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Welcome to the IREX question and answer forum. Please feel free to post your questions but more importantly also suggest answers for your forum colleagues. Bob himself or one of the other tutors will get to your question as soon as we can.
davelindojrff created the topic: Passed IREX - Exam rundown
After successfully completing all 7 CPL exams, IREX has now been ticked off as well. I passed IREX on my first attempt just, with a score of 72%
The exam consisted of 40 questions. There was about 3-4 questions from each topic so it was fair to say you need to know every aspect of the subject. I had 2 questions on thunderstorms relating to where you would encounter hail and where you would go to avoid microbursts.
Here are a few questions that may give you an idea for what you are up for. These are not word for word but they are somewhat close to what you might get on the day.
1) You are flying from king Island to Hobart with an ETA of 12:45 UTC. What is the range on Hobart NDB?
- note that with this style of question its a very easy mark, make sure to take into account the time (in this case at night) and what your flight is tracking over ( Ocean vs Land)
2) After departing XXXX at melbourne up to 2000 feet, when should the pilot compensate for wind ? (This question was referring to track vs heading and the reference can be found in the AIP)
3) You are flying from Horseham to Moorabbin, what route would you take?
- You need to refer to your ERC and take the quickest route possible.
4) 2 questions where they said PEC was 20 feet but both approaches were LOC so they tried to trick you
5) The fuel calculation questions were at a PPL level although they can easily be mislead as they said PVT IFR which has no variable reserve and it was a type in answer
6) Very simple NDB questions
⁃ you have a track of 270 with an NDB to your north west. You are holding 10 degrees right drift. What ADF indication would you expect when you are abeam the aid? Answer being 100
7) I had a question where you were conducting an NDB approach and your aid failed, you are before the MAPT but below the MSA, what should you do? The answers were along the lines of:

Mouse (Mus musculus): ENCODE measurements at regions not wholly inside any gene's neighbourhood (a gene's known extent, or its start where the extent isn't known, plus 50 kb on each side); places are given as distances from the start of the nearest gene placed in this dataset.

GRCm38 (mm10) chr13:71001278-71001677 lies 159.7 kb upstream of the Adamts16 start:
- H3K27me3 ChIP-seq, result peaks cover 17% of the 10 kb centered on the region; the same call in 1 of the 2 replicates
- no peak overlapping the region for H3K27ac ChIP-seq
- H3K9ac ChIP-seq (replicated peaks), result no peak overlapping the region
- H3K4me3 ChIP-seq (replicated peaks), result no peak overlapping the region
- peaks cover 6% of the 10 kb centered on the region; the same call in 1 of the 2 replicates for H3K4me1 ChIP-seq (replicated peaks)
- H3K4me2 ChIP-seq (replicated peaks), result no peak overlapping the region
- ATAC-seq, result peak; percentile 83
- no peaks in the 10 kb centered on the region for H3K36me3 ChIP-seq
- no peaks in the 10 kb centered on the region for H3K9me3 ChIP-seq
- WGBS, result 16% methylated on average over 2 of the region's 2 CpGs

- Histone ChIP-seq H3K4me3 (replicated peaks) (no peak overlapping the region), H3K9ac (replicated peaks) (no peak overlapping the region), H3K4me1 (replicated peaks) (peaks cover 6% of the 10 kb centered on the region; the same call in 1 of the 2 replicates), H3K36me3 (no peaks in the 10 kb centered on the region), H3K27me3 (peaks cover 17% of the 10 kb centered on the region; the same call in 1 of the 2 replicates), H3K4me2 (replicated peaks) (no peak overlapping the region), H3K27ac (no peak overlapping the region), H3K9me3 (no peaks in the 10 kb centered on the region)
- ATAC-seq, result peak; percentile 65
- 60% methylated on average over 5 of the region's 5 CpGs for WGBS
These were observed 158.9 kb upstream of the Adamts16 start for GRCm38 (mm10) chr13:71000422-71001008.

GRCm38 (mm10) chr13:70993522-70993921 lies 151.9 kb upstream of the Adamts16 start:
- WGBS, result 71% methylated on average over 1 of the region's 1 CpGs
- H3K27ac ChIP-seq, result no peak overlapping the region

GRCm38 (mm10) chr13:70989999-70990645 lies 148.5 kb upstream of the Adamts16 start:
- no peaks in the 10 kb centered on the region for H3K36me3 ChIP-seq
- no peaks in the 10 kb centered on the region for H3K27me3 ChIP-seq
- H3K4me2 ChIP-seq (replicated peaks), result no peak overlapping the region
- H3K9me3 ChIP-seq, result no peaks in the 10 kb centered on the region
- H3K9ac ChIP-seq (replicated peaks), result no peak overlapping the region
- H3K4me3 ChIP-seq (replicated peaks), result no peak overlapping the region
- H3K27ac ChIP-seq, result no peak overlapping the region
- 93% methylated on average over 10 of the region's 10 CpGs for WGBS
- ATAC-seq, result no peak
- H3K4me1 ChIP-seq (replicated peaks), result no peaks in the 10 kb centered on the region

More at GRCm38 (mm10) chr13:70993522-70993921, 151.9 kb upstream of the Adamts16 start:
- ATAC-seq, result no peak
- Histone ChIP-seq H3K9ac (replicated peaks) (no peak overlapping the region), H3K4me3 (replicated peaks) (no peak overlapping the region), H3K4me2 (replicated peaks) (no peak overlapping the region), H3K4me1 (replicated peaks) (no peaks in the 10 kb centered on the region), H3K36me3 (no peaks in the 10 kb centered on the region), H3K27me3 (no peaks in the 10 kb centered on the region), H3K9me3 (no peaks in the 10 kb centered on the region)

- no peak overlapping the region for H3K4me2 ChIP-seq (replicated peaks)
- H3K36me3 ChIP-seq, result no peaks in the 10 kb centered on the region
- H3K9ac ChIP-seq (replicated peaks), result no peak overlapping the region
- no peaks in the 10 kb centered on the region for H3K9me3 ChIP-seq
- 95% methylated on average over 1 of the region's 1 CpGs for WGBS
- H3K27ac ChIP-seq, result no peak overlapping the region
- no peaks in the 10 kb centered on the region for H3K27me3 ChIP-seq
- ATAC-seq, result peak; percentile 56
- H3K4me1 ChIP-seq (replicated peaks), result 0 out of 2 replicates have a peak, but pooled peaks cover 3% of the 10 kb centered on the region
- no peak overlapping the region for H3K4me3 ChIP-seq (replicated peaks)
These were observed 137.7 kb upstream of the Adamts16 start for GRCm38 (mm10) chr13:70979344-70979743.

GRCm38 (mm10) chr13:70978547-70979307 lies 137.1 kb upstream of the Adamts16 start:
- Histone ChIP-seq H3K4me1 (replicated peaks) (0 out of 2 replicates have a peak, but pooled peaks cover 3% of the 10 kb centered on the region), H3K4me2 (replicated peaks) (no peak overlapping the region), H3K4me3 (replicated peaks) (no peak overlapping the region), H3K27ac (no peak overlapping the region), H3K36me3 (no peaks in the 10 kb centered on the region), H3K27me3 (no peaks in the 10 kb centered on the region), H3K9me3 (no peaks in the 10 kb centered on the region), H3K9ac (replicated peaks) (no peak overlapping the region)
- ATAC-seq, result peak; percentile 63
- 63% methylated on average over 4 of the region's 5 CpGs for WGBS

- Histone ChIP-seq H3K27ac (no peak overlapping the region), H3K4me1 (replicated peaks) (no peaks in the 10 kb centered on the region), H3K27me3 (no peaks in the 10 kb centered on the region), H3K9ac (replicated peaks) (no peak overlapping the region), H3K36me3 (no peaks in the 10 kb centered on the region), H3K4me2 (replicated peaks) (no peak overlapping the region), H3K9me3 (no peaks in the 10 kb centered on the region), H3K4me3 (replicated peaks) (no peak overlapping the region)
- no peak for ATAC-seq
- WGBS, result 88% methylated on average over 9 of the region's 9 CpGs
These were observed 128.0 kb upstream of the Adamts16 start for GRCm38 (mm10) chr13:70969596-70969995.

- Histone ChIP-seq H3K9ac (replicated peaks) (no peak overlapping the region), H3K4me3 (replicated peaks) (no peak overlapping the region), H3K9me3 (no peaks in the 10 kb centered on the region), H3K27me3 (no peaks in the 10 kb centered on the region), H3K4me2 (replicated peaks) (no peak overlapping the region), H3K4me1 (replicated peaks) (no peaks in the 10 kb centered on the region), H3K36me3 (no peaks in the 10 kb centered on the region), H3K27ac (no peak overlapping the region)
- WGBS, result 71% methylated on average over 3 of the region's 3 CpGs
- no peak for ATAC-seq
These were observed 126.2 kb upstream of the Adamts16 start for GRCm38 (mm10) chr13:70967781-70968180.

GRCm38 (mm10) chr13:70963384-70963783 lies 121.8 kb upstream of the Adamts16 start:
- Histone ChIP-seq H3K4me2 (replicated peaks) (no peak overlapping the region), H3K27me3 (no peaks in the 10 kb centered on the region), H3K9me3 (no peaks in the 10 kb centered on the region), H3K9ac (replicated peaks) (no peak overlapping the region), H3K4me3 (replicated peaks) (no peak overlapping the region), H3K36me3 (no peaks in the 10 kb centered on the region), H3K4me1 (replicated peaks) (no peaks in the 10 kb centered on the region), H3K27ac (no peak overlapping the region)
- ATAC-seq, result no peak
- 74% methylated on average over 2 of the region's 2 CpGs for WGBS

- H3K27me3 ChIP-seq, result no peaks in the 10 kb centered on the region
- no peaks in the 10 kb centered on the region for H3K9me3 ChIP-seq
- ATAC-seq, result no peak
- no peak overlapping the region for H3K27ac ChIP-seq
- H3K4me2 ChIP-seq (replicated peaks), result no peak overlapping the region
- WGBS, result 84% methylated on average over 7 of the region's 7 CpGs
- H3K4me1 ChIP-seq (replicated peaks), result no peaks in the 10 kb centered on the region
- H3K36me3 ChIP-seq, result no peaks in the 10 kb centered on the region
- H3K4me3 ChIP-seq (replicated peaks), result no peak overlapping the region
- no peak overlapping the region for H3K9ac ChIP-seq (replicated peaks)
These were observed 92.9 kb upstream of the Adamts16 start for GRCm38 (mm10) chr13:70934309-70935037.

⁃ Keep descending until you are visual
⁃ Conduct missed approach
⁃ Fly at level until MAPT then conduct missed approach
8) You are being radar vectored and have just been told to take up a heading by APPROACH when your radio fails. What are your actions ? Refer EMERG ERSA
9) You are taking off from COWRA to xxxx, in the event of a single engine failure, you ARE able to fly to your destination. The take off minima would be (Ceiling)?
The answers were along the lines of: the LAST, the MSA, 300 feet
10) There was a calculation of LSALT: highest man made object is 270, elevation is 1320, what is the LSALT
11) your departure at alpha has an aid but your destination at bravo does not. What angle is required either side of tack if the distance is 150NM?
12) Compulsory reporting points - fairly straight forward, just refer to legend.
13) From X to X refer ERC 2, what is the lowest cruising level if the freezing level is 0750 (Track of 068). LSAT 6700
14) alternate minima for Sydney RWY 14 with one VHF unserviceable and one HF unserviceable?
Again I want to say that these aren't word for word and that learning these questions won't help you pass the exam. If you see these questions and know how to attack them then you are in a good position.
I hope this gives you an insight into into the current IREX exam. My advice to future students would be this: Make sure to complete ALL of the Bob Tait questions in the book. Make sure to sit as many practice exams as possible. The Bob Tait online exams are a little bit easier than the actual exam, having said that though, they can help identify areas in which you need work. Knowing your AIP and what the text actually means is half the battle. It's one thing to know where a reference is but its a whole other ball game knowing what that paragraph means when put into a question.
Every mark is worth 2.5% so don’t get bogged down on something for 20 minutes. Simply flag it and come back to it later. The first 5 questions had me scratching my head. It is easy to loose confidence at the start, after question 10 I just started punching through all the questions and my confidence was quickly regained. The lesson learnt here is that just because the first few questions may be hard doesn’t mean the rest of the exam will be like that.
When it comes down to it, you need to know your stuff.
Take your time studying for this exam, I'd say 4 weeks should put you in a good position to pass if you are putting in the hours. Read the book twice as there is nothing in the exam that Bob doesn't cover. The exam cost 200$ to sit so I would highly recommend buying the online exams and if you are getting around 85-90% then you should have confidence is a pass (I averaged 85).
Thats unfortunately the last of the Bob Tait theory for me as I move onto ATPL's. Thank you very much for getting me through all 10 exams!